World Bank Reports Discloses Serious Environmental Damage from Tanzanian Dam
The Lower Kihansi hydropower project on the Kihansi River in Tanzania is causing significant environmental damage, a newly released World Bank report reveals. The Bank's Environmental Review states that the project is destroying a unique ecosystem and eradicating several endemic species. The report is causing worries among project donors, who fear the project may violate their own guidelines, as well as the international Convention on Biological Diversity.
The Tanzania Country Director of the World Bank, in cooperation with the Africa Region Environment Group, decided to carry out an environmental review after the scientific community and NGOs expressed concerns that the dam's current operation would lead to severe and possibly irreversible species losses in the Kihansi Gorge.
The180 MW dam, which officially began operating this July, destroyed an 800–meter–high waterfall, brought development to a protected natural area, and directly affected about 22,000 villagers. Financing for the US$275 million project included a $123 million IDA loan (IDA is the World Bank's lending agencies for the world's poorest countries), $59m from Norway, $29m from Sweden, and $32m from the European Investment Bank.
The environmental review states that drying out of the river's wetlands from reduced water flow is seriously threatening the Kihansi spray toad and two rare plant species, both of which are endemic to the Kihansi Gorge. These species will go extinct if adequate mitigation plans are not carried out, according to scientists. Tanzania has ratified the international Convention on Biological Diversity, which means it has committed to conserving endangered species.
The World Bank report describes three alternatives for mitigating the damage from Lower Kihansi Dam, none of which is likely to stop the extinctions. The first option is to do nothing. The second option is to implement captive breeding of the spray toad, but the report says that the risk of extinction will remain very high. The third option is to increase the water levels released from the dam. Even if this option is chosen, the threat of extinction is still high.
The environmental problems are not surprising. The hydropower plant is situated in the mountainous Rufiji Basin, long known to hold unique ecosystems and high biodiversity. Even today, some of its ecosystem types and species of flora and fauna are yet to be identified or classified. Proper environmental impact assessments were therefore of high importance for evaluating the dam. But project environmental evaluations have been defective from the beginning.
The Lower Kihansi Hydropower Project was initiated in 1990 by the World Bank and the Tanzanian government. The Bank investigated two dam alternatives and a natural gas project. The feasibility study led to the decision to pursue Lower Kihansi Dam. The environmental assessment only covered the most basic requirements, and only analysed impacts on habitat inundated by the reservoir. The area downstream of the gorge was not taken into consideration, and neither water rights nor dam safety was mentioned. The report did not identify any potential ecological impacts on the downstream Kihansi Gorge.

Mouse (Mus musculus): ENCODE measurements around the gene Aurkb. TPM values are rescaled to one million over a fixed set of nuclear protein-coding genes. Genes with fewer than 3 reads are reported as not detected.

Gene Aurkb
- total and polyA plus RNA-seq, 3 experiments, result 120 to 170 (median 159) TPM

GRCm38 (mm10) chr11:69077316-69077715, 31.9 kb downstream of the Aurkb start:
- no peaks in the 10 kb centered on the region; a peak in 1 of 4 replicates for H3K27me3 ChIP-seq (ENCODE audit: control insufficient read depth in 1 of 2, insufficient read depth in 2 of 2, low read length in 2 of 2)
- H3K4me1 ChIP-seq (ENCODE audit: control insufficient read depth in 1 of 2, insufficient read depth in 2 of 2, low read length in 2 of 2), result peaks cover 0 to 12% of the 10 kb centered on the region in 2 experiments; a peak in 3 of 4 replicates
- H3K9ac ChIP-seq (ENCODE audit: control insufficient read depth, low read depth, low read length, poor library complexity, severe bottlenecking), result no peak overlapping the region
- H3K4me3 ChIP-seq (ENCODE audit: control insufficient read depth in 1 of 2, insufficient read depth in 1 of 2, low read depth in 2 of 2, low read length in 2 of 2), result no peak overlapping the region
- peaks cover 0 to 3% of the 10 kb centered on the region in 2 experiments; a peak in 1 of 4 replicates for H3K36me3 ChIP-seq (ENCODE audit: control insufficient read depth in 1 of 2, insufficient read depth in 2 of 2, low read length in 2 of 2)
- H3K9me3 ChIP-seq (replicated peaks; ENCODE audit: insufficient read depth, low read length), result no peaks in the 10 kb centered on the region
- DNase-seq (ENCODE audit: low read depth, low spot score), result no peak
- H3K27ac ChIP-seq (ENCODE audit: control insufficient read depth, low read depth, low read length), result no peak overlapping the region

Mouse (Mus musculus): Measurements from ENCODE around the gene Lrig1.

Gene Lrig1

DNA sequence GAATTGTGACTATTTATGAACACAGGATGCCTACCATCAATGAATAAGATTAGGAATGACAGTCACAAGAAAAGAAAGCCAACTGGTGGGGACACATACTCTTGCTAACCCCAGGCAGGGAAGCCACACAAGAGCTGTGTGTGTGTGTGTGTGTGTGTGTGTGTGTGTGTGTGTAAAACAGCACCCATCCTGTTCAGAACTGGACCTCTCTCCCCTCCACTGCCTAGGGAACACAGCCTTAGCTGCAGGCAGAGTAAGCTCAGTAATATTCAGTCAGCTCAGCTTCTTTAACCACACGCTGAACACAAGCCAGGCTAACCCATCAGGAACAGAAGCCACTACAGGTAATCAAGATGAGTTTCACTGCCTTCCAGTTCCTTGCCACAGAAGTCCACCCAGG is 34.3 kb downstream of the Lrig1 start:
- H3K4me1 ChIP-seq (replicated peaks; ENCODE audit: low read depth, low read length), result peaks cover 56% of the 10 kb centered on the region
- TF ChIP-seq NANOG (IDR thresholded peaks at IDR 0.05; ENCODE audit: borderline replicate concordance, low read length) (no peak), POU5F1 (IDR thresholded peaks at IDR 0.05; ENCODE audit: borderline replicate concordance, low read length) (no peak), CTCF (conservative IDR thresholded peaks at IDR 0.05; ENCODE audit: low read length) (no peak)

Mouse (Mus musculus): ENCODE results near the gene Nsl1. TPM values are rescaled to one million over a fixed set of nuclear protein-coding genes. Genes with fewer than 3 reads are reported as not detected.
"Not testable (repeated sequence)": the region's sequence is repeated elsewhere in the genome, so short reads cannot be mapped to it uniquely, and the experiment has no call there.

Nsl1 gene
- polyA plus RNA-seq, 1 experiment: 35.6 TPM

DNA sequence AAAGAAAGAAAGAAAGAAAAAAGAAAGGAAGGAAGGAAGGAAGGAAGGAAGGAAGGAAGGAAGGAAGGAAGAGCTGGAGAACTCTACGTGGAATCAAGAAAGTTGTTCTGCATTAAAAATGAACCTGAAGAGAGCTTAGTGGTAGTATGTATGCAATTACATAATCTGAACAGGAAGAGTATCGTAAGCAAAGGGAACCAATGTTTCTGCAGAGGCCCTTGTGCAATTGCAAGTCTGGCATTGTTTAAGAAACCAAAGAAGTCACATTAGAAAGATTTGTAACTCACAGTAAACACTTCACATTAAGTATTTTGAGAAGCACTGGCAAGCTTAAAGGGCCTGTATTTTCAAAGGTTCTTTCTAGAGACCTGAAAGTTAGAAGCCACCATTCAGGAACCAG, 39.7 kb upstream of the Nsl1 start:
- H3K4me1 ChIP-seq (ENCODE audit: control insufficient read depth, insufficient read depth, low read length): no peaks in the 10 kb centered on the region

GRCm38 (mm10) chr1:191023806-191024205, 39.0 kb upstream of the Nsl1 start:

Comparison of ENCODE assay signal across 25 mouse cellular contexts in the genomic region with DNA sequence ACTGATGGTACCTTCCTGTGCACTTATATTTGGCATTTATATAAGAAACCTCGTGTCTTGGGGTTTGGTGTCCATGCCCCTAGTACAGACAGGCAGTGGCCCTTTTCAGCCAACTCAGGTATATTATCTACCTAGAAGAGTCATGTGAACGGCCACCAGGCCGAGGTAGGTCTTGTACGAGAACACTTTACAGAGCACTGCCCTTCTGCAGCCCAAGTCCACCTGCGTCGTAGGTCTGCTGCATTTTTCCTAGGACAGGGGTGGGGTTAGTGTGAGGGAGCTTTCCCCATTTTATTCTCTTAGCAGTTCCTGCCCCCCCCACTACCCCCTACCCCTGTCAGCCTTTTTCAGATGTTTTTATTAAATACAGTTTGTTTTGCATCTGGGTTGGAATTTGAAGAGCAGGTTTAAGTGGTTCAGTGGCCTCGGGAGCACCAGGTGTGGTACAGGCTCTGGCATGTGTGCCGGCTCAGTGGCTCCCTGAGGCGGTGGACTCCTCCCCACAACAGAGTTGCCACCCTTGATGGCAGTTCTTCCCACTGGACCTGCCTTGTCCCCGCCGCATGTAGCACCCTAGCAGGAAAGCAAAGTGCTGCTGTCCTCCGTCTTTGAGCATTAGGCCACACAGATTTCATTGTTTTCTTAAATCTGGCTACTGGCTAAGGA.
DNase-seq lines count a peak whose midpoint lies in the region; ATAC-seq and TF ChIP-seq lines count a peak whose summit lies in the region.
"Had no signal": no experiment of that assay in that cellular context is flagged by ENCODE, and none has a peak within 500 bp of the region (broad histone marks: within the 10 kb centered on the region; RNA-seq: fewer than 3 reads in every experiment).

The Bank's Board of Directors approved the project in 1993. The Norwegian aid agency NORAD was asked to join the project in 1994. NORAD's technical review team found the World Bank environmental assessment of such poor quality that it decided to finance an Environmental Impact Assessment (EIA). This EIA was the subject of a 1995 public hearing in Norway, at which Norwegian scientific experts expressed several concerns, including the inadequacy of the report's data, lack of adequate water–discharge plans, lack of management plans, and the lack of consultation with local people. Many recommended that NORAD not support the project. The Norwegian Water and Energy Directorate nevertheless recommended NORAD support the project under the presumption that further environmental studies would be carried out.
During the new environmental studies, researchers discovered, in 1996, the Kihansi spray toad and two rare plant species endemic to the Kihansi Gorge. The spray toad is only found within the natural spray area of that gorge. NORAD was immediately informed and decided to carry out a new environmental study of the endemic species, which is still underway. For unknown reasons, the Tanzanian parastatal that operates the dam was not informed about these developments until 1998.
Civil society groups inside Tanzania and internationally are now working to hold project donors responsible for the environmental problems in Kihansi. Friends of the Earth (FoE) US have written letters demanding donors react to the problems at Kihansi. In its response, the World Bank de–emphasized environmental problems, and claimed that the spray toad is not really in danger of being exterminated. It also mentions that water releases will increase in the future, but the proposal for such releases is far below the minimum required, according to experts.
FoE's letter to NORAD prompted a debate in Norway, both publicly and internally at NORAD. The main concern internally was reportedly how to save the endemic spray toad to avoid transgressing the International Convention on Biological Diversity.
The Norwegian NGO FIVAS has criticised the environmental planning at Kihansi from the beginning, and advised NORAD not to engage in the project. FIVAS also recently wrote NORAD, pointing out that the environmental problems in Kihansi are far bigger than the threatened species, and urging mitigation measures that address the full range of problems, not just those affecting the spray toad.